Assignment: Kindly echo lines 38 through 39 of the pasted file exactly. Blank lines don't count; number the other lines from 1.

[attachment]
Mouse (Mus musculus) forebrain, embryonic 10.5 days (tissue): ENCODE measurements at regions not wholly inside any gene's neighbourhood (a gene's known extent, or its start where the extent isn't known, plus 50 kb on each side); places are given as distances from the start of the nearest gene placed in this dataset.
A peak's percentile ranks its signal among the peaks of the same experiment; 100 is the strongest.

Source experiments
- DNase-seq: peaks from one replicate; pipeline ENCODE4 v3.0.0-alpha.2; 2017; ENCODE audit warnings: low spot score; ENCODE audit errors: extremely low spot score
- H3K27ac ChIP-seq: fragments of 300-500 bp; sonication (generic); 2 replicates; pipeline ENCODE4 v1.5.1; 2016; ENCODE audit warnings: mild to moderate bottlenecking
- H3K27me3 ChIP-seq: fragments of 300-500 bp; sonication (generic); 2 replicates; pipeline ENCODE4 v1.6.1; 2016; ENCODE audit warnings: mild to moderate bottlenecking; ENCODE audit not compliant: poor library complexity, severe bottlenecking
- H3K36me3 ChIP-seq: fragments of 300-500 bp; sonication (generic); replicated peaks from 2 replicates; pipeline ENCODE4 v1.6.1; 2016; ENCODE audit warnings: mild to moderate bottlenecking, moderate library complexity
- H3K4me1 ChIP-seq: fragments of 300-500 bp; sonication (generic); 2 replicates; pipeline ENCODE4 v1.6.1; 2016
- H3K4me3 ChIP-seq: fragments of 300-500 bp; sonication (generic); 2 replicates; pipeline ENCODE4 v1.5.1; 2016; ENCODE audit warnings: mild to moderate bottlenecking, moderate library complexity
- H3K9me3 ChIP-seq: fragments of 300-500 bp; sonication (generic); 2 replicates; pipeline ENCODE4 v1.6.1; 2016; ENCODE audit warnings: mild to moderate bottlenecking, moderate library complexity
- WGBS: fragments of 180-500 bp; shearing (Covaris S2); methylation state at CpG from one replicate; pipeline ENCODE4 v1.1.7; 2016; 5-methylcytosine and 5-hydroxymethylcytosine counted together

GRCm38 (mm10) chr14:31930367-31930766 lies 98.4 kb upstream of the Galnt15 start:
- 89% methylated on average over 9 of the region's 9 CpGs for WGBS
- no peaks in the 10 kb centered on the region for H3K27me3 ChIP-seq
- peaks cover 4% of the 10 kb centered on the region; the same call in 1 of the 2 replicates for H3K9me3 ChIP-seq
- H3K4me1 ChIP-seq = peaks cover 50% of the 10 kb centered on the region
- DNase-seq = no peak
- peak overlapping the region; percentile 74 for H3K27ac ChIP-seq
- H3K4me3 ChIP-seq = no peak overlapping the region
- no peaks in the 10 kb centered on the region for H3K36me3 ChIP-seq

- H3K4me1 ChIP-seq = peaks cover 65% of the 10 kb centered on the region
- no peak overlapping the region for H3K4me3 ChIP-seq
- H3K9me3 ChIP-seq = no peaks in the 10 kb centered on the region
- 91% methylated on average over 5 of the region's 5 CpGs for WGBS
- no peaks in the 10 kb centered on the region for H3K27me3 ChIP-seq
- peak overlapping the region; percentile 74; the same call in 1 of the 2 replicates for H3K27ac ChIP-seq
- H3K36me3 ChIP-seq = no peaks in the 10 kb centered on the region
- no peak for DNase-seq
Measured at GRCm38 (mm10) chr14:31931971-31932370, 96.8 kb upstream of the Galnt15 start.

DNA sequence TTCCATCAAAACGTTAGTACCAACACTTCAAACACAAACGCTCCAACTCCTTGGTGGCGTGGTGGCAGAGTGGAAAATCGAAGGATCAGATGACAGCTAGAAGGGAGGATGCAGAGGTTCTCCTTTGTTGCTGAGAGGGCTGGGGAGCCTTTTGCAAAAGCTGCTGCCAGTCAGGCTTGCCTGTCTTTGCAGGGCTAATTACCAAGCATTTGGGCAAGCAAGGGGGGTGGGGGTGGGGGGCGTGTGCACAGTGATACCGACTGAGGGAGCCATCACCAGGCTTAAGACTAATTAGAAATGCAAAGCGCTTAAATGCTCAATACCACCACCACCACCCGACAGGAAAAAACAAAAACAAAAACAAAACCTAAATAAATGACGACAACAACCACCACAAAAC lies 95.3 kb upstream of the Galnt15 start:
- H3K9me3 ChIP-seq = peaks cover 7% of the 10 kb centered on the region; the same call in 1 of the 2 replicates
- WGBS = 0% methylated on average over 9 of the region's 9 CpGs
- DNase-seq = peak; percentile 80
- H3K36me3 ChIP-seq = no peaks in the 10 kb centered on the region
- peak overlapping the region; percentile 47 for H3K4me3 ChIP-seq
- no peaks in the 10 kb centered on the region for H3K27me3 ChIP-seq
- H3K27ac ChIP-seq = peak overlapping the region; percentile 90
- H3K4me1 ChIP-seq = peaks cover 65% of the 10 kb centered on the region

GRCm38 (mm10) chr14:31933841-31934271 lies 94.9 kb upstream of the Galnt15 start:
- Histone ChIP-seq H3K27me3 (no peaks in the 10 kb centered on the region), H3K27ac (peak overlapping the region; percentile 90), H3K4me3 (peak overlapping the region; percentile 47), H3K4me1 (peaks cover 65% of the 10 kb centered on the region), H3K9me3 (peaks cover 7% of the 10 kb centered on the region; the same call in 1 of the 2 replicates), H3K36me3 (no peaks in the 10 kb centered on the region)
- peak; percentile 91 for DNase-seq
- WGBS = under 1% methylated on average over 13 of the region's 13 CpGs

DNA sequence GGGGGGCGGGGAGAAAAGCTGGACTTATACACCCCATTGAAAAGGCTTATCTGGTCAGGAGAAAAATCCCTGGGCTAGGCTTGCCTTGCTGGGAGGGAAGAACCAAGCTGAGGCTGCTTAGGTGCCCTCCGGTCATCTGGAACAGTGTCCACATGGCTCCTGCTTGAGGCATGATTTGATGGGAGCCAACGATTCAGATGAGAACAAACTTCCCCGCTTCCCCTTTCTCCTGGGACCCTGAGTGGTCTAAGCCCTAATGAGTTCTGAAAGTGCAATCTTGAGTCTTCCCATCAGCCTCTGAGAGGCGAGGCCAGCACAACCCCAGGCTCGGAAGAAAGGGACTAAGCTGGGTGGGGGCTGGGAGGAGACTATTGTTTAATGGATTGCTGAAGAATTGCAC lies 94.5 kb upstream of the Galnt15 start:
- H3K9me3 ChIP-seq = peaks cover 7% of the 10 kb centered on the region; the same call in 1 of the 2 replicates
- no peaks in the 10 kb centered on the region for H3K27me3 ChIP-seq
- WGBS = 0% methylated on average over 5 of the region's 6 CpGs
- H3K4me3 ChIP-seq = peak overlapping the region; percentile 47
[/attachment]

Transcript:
- H3K4me1 ChIP-seq = peaks cover 65% of the 10 kb centered on the region

GRCm38 (mm10) chr14:31933841-31934271 lies 94.9 kb upstream of the Galnt15 start: